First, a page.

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Pancreatic Neoplasms: HELP
Articles by Geoffrey Liu
Based on 4 articles published since 2009
(Why 4 articles?)
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Between 2009 and 2019, Geoffrey Liu wrote the following 4 articles about Pancreatic Neoplasms.
 
+ Citations + Abstracts
1 Article Sensitive tumour detection and classification using plasma cell-free DNA methylomes. 2018

Shen, Shu Yi / Singhania, Rajat / Fehringer, Gordon / Chakravarthy, Ankur / Roehrl, Michael H A / Chadwick, Dianne / Zuzarte, Philip C / Borgida, Ayelet / Wang, Ting Ting / Li, Tiantian / Kis, Olena / Zhao, Zhen / Spreafico, Anna / Medina, Tiago da Silva / Wang, Yadon / Roulois, David / Ettayebi, Ilias / Chen, Zhuo / Chow, Signy / Murphy, Tracy / Arruda, Andrea / O'Kane, Grainne M / Liu, Jessica / Mansour, Mark / McPherson, John D / O'Brien, Catherine / Leighl, Natasha / Bedard, Philippe L / Fleshner, Neil / Liu, Geoffrey / Minden, Mark D / Gallinger, Steven / Goldenberg, Anna / Pugh, Trevor J / Hoffman, Michael M / Bratman, Scott V / Hung, Rayjean J / De Carvalho, Daniel D. ·Princess Margaret Cancer Centre, University Health Network, Toronto, Ontario, Canada. · Lunenfeld-Tanenbaum Research Institute, Sinai Health System, Toronto, Ontario, Canada. · Memorial Sloan Kettering Cancer Center, New York, NY, USA. · Department of Medical Biophysics, University of Toronto, Toronto, Ontario, Canada. · Genome Technologies, Ontario Institute for Cancer Research, Toronto, Ontario, Canada. · UMR_S 1236, Univ Rennes 1, Inserm, Etablissement Fran├žais du sang Bretagne, Rennes, France. · Department of Biochemistry and Molecular Medicine, UC Davis Comprehensive Cancer Center, Sacramento, CA, USA. · Division of Epidemiology, Dalla Lana School of Public Health, University of Toronto, Toronto, Ontario, Canada. · Fred Litwin Centre for Cancer Genetics, Lunenfeld-Tanenbaum Research Institute, Mount Sinai Hospital, Toronto, Ontario, Canada. · Department of Surgery, Toronto General Hospital, Toronto, Ontario, Canada. · Department of Computer Science, University of Toronto, Toronto, Ontario, Canada. · Lunenfeld-Tanenbaum Research Institute, Sinai Health System, Toronto, Ontario, Canada. rayjean.hung@lunenfeld.ca. · Division of Epidemiology, Dalla Lana School of Public Health, University of Toronto, Toronto, Ontario, Canada. rayjean.hung@lunenfeld.ca. · Princess Margaret Cancer Centre, University Health Network, Toronto, Ontario, Canada. ddecarv@uhnresearch.ca. · Department of Medical Biophysics, University of Toronto, Toronto, Ontario, Canada. ddecarv@uhnresearch.ca. ·Nature · Pubmed #30429608.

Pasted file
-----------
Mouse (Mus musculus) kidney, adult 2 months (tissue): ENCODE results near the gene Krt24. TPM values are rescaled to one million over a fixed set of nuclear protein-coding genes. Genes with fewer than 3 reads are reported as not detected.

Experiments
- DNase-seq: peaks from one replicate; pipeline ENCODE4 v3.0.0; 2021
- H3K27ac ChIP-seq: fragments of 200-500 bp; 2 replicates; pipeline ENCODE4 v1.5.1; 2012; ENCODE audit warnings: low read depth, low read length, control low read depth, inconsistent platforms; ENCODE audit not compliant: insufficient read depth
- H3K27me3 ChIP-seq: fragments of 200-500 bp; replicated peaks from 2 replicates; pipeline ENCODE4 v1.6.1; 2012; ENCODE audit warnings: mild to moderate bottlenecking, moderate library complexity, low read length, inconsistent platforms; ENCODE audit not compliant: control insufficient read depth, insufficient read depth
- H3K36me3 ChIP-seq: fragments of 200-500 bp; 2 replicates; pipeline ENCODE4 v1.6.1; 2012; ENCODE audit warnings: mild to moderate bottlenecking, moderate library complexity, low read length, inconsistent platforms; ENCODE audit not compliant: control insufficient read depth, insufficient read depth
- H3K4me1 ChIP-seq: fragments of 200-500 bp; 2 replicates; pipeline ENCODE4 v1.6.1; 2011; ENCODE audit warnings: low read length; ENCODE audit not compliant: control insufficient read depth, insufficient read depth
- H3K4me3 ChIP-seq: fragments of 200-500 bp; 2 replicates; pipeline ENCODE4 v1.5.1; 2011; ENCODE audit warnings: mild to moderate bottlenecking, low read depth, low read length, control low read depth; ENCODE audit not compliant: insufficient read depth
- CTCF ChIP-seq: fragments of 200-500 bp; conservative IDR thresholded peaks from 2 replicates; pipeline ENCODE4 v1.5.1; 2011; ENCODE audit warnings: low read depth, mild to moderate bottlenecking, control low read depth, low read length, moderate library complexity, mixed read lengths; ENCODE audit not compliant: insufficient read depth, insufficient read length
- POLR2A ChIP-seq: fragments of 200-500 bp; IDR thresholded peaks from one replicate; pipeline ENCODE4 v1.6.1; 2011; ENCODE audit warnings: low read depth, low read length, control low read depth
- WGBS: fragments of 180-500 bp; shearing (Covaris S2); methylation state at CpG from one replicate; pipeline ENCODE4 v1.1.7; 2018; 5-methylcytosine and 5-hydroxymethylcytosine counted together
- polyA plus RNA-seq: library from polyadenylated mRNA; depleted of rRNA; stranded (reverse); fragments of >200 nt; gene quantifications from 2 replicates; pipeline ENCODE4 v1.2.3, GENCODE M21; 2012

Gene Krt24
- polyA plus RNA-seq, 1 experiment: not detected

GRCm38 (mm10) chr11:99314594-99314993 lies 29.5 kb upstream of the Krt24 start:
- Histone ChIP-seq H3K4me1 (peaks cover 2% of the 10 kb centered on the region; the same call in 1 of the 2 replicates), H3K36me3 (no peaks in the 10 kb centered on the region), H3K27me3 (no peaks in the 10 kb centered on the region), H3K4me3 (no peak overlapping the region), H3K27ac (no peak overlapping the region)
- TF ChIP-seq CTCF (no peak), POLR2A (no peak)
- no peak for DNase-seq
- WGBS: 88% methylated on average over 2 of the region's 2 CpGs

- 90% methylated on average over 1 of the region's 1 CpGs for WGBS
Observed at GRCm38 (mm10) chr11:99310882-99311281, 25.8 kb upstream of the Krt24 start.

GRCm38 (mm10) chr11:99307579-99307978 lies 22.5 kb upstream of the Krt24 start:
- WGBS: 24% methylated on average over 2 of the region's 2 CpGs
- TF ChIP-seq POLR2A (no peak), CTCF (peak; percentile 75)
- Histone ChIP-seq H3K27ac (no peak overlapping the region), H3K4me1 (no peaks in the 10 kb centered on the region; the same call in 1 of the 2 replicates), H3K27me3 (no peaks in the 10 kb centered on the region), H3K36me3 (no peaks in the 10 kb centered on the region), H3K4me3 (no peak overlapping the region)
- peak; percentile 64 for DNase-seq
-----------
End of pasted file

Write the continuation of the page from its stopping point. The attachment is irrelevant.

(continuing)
ABSTRACT: The use of liquid biopsies for cancer detection and management is rapidly gaining prominence

2 Article BRM polymorphisms, pancreatic cancer risk and survival. 2016